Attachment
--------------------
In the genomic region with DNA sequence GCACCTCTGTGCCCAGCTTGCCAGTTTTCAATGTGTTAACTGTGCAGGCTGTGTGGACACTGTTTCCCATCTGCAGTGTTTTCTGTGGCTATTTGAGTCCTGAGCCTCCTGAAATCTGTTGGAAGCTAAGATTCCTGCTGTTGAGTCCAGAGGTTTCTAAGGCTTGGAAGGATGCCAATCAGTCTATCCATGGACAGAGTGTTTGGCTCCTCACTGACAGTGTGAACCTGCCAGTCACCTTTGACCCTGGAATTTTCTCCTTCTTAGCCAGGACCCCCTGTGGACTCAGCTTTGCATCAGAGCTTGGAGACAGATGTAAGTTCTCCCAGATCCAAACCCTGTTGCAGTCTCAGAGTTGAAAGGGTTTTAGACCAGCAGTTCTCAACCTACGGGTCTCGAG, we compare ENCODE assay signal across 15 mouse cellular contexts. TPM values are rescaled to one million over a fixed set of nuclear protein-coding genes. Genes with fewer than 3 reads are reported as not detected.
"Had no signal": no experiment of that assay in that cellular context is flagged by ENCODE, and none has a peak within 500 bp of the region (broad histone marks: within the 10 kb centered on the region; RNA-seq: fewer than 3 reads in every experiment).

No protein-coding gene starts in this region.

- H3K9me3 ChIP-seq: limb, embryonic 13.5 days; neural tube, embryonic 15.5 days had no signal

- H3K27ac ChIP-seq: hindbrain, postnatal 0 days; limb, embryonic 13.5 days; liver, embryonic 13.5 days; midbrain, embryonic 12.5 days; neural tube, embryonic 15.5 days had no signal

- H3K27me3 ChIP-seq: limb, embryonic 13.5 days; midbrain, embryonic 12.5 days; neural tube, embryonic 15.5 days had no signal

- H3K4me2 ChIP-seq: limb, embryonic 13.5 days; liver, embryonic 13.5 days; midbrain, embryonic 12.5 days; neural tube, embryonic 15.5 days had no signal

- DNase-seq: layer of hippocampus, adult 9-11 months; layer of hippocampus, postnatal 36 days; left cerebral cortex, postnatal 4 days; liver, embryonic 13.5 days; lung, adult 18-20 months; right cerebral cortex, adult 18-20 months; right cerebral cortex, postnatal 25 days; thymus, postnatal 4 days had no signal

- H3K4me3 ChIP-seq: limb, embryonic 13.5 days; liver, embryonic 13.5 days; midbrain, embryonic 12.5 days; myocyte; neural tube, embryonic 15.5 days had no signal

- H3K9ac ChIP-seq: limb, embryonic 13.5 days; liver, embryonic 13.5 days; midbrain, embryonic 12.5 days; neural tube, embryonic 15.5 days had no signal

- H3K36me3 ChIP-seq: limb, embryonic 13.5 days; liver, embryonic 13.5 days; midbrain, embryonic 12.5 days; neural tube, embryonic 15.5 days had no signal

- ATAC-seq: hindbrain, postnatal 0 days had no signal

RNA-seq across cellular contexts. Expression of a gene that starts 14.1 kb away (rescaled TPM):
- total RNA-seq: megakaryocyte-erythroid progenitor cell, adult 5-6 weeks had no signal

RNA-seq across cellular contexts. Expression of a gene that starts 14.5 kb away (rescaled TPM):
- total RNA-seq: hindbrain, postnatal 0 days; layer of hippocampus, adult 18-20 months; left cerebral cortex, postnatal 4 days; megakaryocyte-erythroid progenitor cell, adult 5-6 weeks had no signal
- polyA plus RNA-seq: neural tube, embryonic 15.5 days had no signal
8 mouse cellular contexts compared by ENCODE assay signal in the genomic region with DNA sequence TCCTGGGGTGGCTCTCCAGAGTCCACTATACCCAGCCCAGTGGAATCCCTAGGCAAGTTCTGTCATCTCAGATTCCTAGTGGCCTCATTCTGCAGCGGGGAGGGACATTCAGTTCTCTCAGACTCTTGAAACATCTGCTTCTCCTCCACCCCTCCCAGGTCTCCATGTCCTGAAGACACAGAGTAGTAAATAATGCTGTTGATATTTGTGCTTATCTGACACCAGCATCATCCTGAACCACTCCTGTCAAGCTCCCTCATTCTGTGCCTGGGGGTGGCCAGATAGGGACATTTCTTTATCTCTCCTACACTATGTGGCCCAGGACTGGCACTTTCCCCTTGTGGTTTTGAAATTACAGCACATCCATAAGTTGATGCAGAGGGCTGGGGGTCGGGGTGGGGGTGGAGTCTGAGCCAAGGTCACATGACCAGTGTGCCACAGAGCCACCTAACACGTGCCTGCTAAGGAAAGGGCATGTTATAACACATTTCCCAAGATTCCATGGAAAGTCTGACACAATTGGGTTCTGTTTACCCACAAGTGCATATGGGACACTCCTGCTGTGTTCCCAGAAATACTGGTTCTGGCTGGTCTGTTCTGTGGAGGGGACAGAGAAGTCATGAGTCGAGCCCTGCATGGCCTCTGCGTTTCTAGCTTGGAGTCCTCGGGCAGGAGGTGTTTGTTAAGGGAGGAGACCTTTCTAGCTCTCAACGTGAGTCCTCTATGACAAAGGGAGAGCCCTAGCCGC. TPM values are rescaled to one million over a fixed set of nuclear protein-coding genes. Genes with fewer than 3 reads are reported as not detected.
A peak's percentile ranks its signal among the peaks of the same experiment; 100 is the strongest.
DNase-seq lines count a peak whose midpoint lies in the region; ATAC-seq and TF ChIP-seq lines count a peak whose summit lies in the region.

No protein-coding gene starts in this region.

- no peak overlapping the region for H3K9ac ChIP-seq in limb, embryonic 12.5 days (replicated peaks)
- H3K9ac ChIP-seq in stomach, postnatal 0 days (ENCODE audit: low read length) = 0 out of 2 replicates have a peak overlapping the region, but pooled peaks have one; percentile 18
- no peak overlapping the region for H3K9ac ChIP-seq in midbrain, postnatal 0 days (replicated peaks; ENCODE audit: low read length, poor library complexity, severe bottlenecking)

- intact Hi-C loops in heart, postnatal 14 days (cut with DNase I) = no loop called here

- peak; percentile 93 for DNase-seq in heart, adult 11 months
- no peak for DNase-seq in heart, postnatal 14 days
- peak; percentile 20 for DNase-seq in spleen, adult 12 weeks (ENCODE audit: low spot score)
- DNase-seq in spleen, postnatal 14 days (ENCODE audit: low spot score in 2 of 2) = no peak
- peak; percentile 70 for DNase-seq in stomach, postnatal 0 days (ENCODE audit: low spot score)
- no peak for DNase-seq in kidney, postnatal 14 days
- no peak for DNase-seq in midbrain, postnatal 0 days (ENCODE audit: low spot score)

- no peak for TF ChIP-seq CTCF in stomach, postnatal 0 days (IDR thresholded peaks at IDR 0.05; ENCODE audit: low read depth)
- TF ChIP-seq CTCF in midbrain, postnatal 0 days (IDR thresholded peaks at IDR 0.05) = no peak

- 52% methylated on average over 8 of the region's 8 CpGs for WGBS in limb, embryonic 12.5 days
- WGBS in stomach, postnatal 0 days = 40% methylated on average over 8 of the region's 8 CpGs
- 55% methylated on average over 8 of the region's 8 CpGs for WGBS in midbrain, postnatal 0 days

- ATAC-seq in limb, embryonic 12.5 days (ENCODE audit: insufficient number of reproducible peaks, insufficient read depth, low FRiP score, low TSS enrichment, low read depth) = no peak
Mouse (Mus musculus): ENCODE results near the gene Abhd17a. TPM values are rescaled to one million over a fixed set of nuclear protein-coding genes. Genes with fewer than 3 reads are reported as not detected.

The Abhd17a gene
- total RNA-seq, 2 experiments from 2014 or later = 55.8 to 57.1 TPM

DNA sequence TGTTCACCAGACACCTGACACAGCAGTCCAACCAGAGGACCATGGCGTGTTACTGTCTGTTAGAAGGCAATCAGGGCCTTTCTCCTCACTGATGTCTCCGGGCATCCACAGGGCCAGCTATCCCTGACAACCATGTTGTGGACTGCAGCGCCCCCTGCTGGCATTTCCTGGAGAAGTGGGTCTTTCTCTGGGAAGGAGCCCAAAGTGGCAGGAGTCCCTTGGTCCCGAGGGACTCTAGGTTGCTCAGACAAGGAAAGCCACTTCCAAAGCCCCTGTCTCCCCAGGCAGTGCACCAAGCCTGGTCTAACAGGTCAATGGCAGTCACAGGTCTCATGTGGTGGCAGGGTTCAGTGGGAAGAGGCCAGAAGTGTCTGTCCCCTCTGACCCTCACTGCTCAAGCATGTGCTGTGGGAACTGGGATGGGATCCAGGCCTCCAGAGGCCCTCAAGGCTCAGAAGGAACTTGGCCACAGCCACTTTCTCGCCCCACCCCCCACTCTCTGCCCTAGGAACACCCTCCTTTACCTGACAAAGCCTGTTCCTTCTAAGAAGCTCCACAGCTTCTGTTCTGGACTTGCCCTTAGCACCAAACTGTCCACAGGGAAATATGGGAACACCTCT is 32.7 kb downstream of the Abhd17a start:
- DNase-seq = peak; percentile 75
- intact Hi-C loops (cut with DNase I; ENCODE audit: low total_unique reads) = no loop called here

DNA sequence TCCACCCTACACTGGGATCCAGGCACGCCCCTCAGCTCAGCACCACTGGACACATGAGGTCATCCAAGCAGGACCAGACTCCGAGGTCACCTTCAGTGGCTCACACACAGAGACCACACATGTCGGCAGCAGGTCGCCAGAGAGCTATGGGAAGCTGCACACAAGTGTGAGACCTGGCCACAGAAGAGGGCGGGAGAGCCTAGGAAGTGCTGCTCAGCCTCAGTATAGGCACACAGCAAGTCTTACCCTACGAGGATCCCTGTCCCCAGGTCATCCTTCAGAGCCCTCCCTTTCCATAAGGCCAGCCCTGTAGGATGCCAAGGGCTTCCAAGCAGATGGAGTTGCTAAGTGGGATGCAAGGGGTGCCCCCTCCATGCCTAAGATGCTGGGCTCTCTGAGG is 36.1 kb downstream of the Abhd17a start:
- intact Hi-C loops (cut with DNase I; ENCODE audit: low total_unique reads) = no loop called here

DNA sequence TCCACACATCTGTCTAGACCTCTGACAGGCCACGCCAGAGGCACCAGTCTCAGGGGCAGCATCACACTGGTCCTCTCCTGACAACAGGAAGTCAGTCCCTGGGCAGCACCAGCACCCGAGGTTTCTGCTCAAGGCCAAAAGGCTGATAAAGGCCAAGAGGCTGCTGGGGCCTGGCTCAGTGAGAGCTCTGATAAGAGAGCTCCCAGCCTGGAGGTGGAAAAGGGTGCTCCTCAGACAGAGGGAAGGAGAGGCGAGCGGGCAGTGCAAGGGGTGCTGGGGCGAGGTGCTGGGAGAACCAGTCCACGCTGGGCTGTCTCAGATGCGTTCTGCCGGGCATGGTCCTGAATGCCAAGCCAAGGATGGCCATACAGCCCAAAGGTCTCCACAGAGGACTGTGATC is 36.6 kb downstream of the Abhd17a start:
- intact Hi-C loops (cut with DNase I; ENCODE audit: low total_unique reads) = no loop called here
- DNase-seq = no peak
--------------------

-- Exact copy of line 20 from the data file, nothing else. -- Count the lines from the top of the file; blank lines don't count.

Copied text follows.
DNase-seq lines count a peak whose midpoint lies in the region; ATAC-seq and TF ChIP-seq lines count a peak whose summit lies in the region.